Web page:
Corning, New York

Coordinates: 42°8′53″N 77°3′25″W / 42.14806°N 77.05694°W / 42.14806; -77.05694
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Corning, New York
Official seal of Corning, New York
Crystal City
Corning, New York is located in New York
Corning, New York
Corning, New York
Location within the state of New York
Corning, New York is located in the United States
Corning, New York
Corning, New York
Corning, New York (the United States)
Coordinates: 42°8′53″N 77°3′25″W / 42.14806°N 77.05694°W / 42.14806; -77.05694
CountryUnited States
StateNew York
 • TypeCouncil-Manager
 • MayorWilliam M. Boland, Jr (D)
 • City ManagerMark L. Ryckman
 • City Council
Members' List[1]
 • Total3.26 sq mi (8.45 km2)
 • Land3.08 sq mi (7.99 km2)
 • Water0.18 sq mi (0.46 km2)
Elevation932 ft (284 m)
 • Total10,551
 • Density3,421.21/sq mi (1,321.04/km2)
Time zoneUTC−5 (Eastern (EST))
 • Summer (DST)UTC−4 (EDT)
ZIP codes
Area code607
FIPS code36-18256
GNIS feature ID0947476[3]
WebsiteCorning, New York

Corning is a city in Steuben County, New York, United States, on the Chemung River. The population was 10,551 at the 2020 census. It is named for Erastus Corning, an Albany financier and railroad executive who was an investor in the company that developed the community. The city is best known as the headquarters of Fortune 500 company Corning Incorporated, formerly Corning Glass Works, a manufacturer of glass and ceramic products for industrial, scientific and technical uses. Corning is roughly equidistant from New York City and Toronto, being about 220 miles (350 km) from both.[4]


Rockwell Museum
Market Street in Corning's Gaffer District.

The city of Corning is situated at the western edge of the town of Corning and in the southeast part of Steuben County.

It is also home to the Corning Museum of Glass, which houses one of the world's most comprehensive collections of glass objects from antiquity to the present. The museum houses the Rakow Library,[5] one of the world's major glass research centers.

The city's other major cultural attraction is the Rockwell Museum. It contains an important collection of Western American painting and sculpture assembled over the past 40 years by Robert F. and Hertha Rockwell. The city has been cited several times by American Style magazine as one of the top twenty-five small city arts destinations in the U.S. – most recently in June 2010.[6] Many of the cultural events and historic landmarks in the city are in Corning's Gaffer District.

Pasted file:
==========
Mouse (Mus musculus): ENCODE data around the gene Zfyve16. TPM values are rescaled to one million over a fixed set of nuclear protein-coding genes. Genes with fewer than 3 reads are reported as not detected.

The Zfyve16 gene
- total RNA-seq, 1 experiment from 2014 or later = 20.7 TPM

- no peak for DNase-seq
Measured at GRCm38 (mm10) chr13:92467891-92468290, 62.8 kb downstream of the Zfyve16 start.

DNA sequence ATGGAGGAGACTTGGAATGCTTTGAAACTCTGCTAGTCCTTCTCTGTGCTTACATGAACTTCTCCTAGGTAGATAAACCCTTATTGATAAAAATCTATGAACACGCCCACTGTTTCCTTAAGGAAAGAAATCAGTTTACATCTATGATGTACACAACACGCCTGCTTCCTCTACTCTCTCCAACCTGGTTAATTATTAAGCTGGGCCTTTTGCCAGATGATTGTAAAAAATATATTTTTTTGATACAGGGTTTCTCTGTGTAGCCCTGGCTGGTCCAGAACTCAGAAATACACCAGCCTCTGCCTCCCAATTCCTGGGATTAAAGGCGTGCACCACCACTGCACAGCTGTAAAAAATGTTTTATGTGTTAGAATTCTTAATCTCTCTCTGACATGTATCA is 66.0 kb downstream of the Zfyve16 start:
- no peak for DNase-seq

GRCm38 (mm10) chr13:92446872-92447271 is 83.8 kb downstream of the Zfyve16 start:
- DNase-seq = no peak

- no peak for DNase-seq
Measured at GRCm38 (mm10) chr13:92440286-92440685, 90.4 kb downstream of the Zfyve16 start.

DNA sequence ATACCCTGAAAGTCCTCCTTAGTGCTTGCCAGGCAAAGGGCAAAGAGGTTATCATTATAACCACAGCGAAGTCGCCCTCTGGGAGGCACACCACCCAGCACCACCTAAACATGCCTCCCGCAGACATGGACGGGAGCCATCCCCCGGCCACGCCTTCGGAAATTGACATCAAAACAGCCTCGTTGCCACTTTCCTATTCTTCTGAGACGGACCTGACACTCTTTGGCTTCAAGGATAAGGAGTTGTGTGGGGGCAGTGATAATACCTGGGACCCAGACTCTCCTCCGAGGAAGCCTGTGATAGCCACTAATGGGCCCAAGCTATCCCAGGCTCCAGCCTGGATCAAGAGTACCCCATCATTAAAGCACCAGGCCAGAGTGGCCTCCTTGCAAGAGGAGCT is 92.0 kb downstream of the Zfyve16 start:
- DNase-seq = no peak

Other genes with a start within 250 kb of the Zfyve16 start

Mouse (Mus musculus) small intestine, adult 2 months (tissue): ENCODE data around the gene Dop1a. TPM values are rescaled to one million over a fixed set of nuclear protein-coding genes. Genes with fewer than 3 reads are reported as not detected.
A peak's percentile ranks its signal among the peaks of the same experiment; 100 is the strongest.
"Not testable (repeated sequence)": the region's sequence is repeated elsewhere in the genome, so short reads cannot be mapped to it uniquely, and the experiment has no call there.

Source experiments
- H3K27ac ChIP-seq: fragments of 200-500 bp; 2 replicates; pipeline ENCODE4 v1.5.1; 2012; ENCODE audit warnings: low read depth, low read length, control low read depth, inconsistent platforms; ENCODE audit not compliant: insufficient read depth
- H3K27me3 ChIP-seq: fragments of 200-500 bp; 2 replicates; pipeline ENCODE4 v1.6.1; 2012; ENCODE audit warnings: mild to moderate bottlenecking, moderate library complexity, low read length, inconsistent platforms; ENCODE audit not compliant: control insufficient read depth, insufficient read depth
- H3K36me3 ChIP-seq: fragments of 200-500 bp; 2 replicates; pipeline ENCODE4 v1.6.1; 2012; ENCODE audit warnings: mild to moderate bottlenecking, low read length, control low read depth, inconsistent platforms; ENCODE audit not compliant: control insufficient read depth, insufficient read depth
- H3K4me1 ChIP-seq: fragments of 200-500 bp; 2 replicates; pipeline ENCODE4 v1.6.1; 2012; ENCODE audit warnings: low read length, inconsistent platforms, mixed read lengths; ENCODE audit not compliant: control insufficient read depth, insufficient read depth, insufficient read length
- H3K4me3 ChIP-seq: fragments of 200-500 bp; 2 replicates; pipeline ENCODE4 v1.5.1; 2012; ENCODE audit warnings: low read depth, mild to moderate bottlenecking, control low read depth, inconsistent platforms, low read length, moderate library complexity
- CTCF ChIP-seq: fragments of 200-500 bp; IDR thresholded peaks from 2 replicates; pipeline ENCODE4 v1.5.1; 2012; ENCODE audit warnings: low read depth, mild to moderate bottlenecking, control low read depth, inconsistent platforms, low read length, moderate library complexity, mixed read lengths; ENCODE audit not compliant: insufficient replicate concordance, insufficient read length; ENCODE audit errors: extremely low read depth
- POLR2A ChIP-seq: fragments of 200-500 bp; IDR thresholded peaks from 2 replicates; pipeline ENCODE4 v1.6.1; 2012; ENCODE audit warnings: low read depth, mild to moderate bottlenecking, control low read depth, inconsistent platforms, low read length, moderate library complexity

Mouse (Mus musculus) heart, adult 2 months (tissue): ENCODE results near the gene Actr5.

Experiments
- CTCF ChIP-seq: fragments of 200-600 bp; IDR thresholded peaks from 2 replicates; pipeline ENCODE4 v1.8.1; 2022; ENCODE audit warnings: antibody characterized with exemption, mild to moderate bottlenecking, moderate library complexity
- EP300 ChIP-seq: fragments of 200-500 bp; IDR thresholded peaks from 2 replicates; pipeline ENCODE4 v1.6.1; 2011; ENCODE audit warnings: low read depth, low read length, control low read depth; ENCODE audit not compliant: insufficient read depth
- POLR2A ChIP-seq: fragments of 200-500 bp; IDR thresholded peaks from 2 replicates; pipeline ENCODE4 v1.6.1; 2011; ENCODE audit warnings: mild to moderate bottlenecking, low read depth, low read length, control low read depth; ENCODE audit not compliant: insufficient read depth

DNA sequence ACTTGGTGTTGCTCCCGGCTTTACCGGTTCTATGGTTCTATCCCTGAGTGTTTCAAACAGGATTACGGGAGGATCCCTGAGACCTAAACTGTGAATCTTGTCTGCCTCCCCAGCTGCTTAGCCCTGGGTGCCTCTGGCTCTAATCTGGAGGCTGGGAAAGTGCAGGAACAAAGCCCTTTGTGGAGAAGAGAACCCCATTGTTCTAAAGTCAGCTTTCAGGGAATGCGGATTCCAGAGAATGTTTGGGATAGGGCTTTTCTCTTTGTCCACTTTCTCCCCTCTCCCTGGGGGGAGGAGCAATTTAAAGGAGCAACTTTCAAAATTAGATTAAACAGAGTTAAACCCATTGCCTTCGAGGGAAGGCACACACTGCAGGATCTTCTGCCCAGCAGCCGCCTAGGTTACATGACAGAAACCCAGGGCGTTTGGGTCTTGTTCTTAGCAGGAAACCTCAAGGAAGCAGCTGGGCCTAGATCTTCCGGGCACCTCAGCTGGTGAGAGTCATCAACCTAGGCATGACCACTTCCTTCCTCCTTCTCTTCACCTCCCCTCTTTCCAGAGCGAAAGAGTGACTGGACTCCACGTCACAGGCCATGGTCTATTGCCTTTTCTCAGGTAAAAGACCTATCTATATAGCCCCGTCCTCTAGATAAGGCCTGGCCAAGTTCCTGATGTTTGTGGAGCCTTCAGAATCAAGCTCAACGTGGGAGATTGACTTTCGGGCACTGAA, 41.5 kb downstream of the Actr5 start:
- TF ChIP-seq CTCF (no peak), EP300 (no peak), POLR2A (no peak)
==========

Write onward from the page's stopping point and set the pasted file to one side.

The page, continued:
Corning Country Club annually hosted the Corning Classic, a stop on the Ladies Professional Golf Association tour, from 1979 to 2009. The city has commercial air service available at Elmira/Corning Regional Airport in the nearby town of Big Flats.

Corning is also home to the 2006 New York State Class A high school football champions.[7]

In 2006, the city council approved public water fluoridation. In 2007, a petition was launched to ban this practice by local resident Kirk Huttleston which eventually became known as Proposition 1.[8] Proposition 1 passed the ban by a close vote of 1,287 to 1,222, according to unofficial results, leading to a full ban on public water fluoridation in 2008.[9]

In 2013, Rand McNally's list of best small towns in America named Corning the "Most Fun" town out of all the list's finalists.[10]


The first settlement in the town of Corning was made near the site of the future city in 1796. The community was incorporated as a village in 1848. Corning was incorporated as a city in 1890. As the glass industry developed, Corning became known as the "Crystal City" which was supported by companies such as Hawkes, Sinclair, and Hunt - which produced some of the finest American Brilliant Period cut glass between 1880 and 1915.

The Corning area's first real industry was lumber. The first settlers used the area's river systems to transport logs and finished lumber in fleets downstream to buyers. This gave rise to large mills which helped to develop the area. Rafting of lumber began to wane as timber was depleted. At one time the mills of the Corning area were reputed to be among the biggest in the world. After the lumber was depleted the great mills moved north to new forests.

East, across the Chemung River from Corning, lies Gibson, the site of a feeder canal for the Chemung Canal system. Some of Corning's early prosperity came from the feeder canal system exposure. Canal cargoes from Corning included soft coal, timber, tobacco, grain, and whiskey. From April 22 to December 11, 1850, the canal season that year, the newspaper reported that 1,116 boats left the port of Corning. Tolls for the year totaled $54,060.39. Among items shipped were 46,572,400 pounds of coal. The canal's best peacetime year was 1854 when 270,978 tons of freight were hauled. The Civil War brought an abnormal amount of business, with a peak of 307,151 tons hauled in one year.[11]